Greenhouse gas emission reductions are crucial to meet the key temperature goal of the Paris Agreement, which is to hold global average temperature to as close as possible to 1.5 degrees Celsius. And transparency and reporting are important for countries to take effective action and receive the necessary support.
The Biennial Update Reports (BURs) submitted by countries were examined during a remote technical analysis conducted in April 2022.
The participating countries report actions taken in various different sectors such as energy; agriculture, forestry and land-use (AFOLU); and industrial process and waste.
Six of these countries – Albania, Burkina Faso, Gabon, Lesotho, Saint Lucia, and Zimbabwe – made their first submission, while five others – Nigeria, Togo, Indonesia, Argentina and South Africa – increased their reporting under the UNFCCC by submitting their second, third and fourth BURs.
BUR submissions are part of the International Consultation and Analysis (ICA) process which aims to increase the transparency of emission reduction actions and their effects.
Four teams comprising 55 technical experts from various developed and developing countries engaged in the review of the BURs, followed by interactive consultations with the countries in order to identify their capacity building needs to strengthen their technical and institutional capacities and to enhance the transparency of their climate actions.
Considerable emission reduction actions have been reported in the AFOLU sector in all the participating countries. For example, in Argentina, preventing deforestation of native forests achieved the highest overall emission reduction for 2014–2018 of 274,630 Gg CO2 eq.
In Togo, reforestation and restoration of forest landscapes are expected to lead to an estimated CO2 removal of 12,644.36 CO2 eq in 2029 and strengthening the restoration of degraded ecosystems is expected to contribute to the sequestration of 13.715 Gg CO2 eq of carbon in 2030.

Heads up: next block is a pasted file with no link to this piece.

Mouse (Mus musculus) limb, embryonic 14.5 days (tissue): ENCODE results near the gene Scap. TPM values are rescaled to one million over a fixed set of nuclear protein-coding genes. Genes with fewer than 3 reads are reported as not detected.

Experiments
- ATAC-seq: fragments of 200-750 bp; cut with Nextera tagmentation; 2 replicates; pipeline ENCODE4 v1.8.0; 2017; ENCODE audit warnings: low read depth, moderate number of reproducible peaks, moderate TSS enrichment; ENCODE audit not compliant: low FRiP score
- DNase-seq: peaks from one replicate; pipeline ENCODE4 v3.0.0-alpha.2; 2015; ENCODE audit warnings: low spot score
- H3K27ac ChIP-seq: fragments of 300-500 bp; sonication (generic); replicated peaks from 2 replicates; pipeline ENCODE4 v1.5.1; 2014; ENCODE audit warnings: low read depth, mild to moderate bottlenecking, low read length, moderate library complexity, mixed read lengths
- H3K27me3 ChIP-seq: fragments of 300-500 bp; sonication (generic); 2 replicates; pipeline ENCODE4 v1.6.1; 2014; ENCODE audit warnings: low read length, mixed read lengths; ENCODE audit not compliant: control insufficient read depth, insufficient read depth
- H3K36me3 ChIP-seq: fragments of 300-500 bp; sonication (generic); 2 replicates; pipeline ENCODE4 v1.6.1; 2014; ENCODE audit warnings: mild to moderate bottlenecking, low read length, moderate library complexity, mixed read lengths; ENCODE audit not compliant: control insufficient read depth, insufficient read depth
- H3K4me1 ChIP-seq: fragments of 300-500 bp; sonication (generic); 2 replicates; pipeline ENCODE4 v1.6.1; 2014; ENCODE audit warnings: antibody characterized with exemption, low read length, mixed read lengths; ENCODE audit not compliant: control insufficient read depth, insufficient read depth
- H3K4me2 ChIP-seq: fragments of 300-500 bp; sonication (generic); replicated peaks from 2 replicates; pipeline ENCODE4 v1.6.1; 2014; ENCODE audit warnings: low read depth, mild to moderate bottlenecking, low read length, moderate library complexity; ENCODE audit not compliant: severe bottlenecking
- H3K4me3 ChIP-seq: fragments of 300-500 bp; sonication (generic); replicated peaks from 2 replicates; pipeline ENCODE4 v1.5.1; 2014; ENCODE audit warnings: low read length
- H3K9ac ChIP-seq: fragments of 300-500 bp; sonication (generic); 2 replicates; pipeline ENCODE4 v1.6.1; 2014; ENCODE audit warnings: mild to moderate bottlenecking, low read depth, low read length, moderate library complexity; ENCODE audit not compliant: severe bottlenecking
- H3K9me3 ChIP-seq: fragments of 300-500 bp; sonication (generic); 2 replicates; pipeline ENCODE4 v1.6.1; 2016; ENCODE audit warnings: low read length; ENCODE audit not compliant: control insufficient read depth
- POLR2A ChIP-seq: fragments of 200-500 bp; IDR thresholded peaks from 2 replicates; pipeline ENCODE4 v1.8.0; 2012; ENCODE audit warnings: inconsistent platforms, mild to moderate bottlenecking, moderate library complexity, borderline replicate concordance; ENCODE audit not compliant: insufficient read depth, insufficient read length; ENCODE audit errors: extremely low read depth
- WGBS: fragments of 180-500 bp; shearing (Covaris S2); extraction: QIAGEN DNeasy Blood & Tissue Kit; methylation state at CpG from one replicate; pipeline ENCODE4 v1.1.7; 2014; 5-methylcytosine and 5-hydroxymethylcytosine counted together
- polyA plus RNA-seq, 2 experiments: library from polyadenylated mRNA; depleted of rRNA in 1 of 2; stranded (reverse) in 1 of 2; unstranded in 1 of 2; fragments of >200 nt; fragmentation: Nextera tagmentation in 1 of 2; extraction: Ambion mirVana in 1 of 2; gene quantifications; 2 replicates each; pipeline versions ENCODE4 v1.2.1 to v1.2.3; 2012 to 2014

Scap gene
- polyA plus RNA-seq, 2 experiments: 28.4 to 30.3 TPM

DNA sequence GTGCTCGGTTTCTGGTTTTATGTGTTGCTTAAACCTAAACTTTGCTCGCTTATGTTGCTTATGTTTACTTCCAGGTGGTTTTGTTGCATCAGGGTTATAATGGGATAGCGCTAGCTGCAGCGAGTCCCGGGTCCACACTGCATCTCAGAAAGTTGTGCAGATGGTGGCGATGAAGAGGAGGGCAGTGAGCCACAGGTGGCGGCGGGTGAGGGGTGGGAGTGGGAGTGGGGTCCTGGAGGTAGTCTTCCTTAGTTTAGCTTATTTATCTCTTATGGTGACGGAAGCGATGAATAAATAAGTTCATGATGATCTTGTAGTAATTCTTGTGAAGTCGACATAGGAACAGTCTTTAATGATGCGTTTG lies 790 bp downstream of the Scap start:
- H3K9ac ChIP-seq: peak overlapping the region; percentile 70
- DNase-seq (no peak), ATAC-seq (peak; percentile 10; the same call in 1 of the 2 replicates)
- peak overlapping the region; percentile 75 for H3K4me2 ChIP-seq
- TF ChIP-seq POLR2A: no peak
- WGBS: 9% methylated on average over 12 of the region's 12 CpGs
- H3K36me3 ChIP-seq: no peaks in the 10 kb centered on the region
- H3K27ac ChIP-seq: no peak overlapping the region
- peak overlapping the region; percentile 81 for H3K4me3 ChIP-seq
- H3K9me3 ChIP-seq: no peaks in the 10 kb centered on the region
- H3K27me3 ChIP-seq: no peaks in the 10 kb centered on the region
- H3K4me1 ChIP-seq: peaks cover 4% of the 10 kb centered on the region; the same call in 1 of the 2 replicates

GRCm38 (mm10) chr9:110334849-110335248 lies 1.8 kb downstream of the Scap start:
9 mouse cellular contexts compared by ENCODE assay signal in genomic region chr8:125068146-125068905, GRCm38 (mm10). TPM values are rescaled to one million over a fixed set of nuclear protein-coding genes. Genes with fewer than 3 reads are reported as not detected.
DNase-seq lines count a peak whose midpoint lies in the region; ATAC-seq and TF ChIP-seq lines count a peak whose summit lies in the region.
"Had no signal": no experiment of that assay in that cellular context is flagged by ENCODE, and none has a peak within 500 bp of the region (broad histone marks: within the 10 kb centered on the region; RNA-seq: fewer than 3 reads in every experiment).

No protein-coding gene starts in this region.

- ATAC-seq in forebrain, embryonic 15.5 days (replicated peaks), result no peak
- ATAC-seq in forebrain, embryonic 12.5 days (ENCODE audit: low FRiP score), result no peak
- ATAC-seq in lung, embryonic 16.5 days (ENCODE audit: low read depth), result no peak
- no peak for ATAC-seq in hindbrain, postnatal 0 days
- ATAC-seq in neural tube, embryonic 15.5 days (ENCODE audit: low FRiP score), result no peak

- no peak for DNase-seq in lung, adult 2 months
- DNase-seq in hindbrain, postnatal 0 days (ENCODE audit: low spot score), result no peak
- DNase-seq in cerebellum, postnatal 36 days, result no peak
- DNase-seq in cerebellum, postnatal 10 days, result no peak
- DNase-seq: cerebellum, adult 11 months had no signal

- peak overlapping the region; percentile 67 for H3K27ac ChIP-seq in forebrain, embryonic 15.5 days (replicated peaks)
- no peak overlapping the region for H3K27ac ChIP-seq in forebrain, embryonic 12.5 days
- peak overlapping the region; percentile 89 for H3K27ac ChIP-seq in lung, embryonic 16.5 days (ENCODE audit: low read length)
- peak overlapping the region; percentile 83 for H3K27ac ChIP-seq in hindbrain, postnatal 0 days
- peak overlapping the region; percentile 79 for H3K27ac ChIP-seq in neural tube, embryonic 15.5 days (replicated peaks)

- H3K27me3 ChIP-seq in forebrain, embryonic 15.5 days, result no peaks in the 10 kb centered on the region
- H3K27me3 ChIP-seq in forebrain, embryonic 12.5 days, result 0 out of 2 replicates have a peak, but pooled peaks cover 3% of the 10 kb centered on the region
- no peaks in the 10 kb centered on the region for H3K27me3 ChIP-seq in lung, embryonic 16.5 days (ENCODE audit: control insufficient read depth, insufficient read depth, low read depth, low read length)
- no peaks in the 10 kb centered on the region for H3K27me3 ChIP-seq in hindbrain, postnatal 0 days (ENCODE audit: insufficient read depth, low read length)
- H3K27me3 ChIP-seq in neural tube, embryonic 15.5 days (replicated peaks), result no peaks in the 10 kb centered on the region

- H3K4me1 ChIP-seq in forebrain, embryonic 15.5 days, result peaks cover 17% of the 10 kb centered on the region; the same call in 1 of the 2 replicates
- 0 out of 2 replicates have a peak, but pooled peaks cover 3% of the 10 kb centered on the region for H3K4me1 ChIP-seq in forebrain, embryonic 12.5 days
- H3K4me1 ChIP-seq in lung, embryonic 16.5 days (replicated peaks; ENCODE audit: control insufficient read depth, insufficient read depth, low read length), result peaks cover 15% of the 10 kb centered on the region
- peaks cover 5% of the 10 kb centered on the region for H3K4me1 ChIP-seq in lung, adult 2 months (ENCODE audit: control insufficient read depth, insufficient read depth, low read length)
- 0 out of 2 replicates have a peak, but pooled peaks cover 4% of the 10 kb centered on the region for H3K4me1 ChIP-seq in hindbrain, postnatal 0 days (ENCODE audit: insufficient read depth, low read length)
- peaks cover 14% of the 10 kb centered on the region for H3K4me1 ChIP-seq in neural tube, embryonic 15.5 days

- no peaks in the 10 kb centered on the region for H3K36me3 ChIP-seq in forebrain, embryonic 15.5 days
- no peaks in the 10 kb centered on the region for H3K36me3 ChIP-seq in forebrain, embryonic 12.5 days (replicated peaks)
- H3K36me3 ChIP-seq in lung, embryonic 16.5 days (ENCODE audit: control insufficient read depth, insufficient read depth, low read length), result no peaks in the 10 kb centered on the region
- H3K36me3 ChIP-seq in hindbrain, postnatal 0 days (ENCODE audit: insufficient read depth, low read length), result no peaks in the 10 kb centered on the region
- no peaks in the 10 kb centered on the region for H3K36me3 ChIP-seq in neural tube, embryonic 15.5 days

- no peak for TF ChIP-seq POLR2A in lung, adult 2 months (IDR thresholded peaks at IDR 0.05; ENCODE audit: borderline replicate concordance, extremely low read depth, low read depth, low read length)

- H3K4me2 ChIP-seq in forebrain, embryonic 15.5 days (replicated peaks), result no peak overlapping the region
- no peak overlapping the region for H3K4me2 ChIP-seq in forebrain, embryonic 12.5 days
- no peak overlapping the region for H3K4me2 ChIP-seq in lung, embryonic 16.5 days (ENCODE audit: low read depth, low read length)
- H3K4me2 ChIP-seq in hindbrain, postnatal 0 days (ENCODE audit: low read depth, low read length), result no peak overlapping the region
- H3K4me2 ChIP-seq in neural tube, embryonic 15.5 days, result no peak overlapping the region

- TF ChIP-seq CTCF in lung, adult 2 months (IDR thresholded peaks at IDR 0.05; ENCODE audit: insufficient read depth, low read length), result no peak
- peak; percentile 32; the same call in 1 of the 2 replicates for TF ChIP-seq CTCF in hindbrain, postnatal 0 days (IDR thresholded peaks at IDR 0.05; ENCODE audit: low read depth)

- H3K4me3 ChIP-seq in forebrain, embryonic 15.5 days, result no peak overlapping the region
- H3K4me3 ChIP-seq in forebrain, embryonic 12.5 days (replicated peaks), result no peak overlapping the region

Argentina, Gabon and Indonesia provided more detailed results-based actions in their technical annexes on reducing emissions from deforestation and forest degradation submitted jointly with their BURs.
In the energy sector, the participating countries also reported ambitious targets in terms of considerably increasing the share of renewables in their energy mix as well as promoting energy efficiency measures.
Zimbabwe plans to launch the Batoka Gorge hydropower station, which is a 2.4 GW run-of-river hydroelectric project on the Zambezi river, estimated to have the significant impact of 4 Mt CO2 eq emission reductions per year.
In South Africa, energy sector emissions increased by 17.6% (61 585 Gg CO2e) between 2000 and 2017. Since 2009, these emissions have plateaued due to the promotion of renewable energy resources, mainly wind, solar photovoltaics and concentrated solar power. By 2017, the penetration levels of these renewable resources had increased to 4% (10.8 TWh). In addition, promoting clean cooking technologies is expected to have major impact in sub-Saharan African countries like Zimbabwe and Lesotho.
Most of the countries also reported mitigation actions in the industrial process and waste sectors. For example, Indonesia targets an emission reduction of 11,348 Gg CO2 eq from the waste sector in 2030 by improving the treatment of municipal solid waste and the treatment of domestic liquid waste recovery in landfills, including waste to power and heat projects.
All 11 participating countries have made progress by using the 2006 IPCC guidelines for developing their GHG inventory and have made efforts to enhance their transparency. Efforts are also being made to strengthen national capacities to transition towards the Enhanced Transparency Framework (ETF) under the Paris Agreement.
Some countries are already preparing for this transition by implementing some specific actions such as Nigeria who intends to develop its measurement, reporting and verification system to suit the reporting standards under the ETF.
Following the week of technical analysis, the team of technical experts are elaborating a summary report for each participating country which will be made available on the UNFCCC website. The Parties will then participate in the Facilitative Sharing of Views (FSV) workshop, which is the final step in the ICA process.